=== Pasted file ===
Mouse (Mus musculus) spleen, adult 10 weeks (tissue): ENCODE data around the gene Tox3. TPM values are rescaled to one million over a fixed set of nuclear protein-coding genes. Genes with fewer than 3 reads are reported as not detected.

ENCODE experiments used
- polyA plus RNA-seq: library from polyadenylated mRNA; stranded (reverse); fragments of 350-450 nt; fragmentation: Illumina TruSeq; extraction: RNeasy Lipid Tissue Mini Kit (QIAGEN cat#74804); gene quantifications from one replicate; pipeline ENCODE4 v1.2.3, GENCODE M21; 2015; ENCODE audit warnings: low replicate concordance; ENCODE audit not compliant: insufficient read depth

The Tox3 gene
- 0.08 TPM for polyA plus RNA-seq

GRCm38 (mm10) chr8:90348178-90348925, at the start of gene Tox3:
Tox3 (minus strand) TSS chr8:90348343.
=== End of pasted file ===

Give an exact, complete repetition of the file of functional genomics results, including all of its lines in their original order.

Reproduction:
Mouse (Mus musculus) spleen, adult 10 weeks (tissue): ENCODE data around the gene Tox3. TPM values are rescaled to one million over a fixed set of nuclear protein-coding genes. Genes with fewer than 3 reads are reported as not detected.

ENCODE experiments used
- polyA plus RNA-seq: library from polyadenylated mRNA; stranded (reverse); fragments of 350-450 nt; fragmentation: Illumina TruSeq; extraction: RNeasy Lipid Tissue Mini Kit (QIAGEN cat#74804); gene quantifications from one replicate; pipeline ENCODE4 v1.2.3, GENCODE M21; 2015; ENCODE audit warnings: low replicate concordance; ENCODE audit not compliant: insufficient read depth

The Tox3 gene
- 0.08 TPM for polyA plus RNA-seq

GRCm38 (mm10) chr8:90348178-90348925, at the start of gene Tox3:
Tox3 (minus strand) TSS chr8:90348343.